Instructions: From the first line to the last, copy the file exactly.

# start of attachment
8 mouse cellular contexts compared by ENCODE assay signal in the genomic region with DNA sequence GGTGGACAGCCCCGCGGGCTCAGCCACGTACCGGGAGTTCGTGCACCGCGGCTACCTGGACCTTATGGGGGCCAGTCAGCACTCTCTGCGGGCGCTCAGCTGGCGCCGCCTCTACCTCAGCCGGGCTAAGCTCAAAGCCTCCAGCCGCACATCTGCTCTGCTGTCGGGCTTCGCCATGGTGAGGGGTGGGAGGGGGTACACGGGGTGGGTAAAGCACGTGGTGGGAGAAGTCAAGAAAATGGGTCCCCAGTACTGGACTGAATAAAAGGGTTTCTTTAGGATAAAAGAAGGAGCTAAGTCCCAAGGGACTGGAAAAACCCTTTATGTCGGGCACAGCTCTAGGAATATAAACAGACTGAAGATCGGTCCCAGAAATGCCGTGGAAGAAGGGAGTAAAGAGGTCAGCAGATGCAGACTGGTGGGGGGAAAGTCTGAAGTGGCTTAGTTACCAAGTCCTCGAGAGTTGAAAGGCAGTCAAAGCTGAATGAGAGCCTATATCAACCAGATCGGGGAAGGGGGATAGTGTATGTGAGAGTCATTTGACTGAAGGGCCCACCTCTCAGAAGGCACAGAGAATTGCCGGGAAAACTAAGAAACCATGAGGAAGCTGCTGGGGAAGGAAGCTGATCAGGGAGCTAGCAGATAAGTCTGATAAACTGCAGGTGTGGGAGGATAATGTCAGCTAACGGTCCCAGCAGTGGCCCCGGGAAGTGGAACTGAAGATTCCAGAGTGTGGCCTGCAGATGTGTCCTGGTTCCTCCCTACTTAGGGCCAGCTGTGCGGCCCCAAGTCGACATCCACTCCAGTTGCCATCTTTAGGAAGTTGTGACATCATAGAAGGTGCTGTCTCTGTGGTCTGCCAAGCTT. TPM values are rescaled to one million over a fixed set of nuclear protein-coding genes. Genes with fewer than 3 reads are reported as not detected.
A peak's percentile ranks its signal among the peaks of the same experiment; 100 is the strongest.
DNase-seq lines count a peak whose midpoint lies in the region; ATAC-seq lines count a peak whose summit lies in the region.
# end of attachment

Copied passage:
8 mouse cellular contexts compared by ENCODE assay signal in the genomic region with DNA sequence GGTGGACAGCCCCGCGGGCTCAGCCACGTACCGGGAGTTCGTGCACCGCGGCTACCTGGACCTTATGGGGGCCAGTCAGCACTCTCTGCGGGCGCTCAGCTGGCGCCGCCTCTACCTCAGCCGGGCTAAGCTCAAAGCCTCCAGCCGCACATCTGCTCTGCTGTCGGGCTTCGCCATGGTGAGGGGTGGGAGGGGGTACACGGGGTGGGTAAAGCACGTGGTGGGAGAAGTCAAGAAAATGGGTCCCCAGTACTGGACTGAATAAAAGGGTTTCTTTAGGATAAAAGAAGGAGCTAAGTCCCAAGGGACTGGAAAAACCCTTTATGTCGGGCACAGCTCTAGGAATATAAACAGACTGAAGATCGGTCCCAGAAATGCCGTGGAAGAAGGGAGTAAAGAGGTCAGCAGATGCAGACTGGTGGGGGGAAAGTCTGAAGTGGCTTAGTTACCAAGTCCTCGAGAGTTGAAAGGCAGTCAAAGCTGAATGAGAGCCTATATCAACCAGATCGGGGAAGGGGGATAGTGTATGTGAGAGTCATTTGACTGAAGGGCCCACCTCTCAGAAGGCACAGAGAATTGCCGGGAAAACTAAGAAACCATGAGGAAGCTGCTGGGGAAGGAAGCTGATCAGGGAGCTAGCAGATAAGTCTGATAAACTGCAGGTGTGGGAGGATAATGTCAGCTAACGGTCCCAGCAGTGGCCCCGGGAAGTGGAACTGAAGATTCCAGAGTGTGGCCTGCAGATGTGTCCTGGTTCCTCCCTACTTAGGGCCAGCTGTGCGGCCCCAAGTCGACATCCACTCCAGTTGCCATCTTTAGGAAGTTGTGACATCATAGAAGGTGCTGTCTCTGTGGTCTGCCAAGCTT. TPM values are rescaled to one million over a fixed set of nuclear protein-coding genes. Genes with fewer than 3 reads are reported as not detected.
A peak's percentile ranks its signal among the peaks of the same experiment; 100 is the strongest.
DNase-seq lines count a peak whose midpoint lies in the region; ATAC-seq lines count a peak whose summit lies in the region.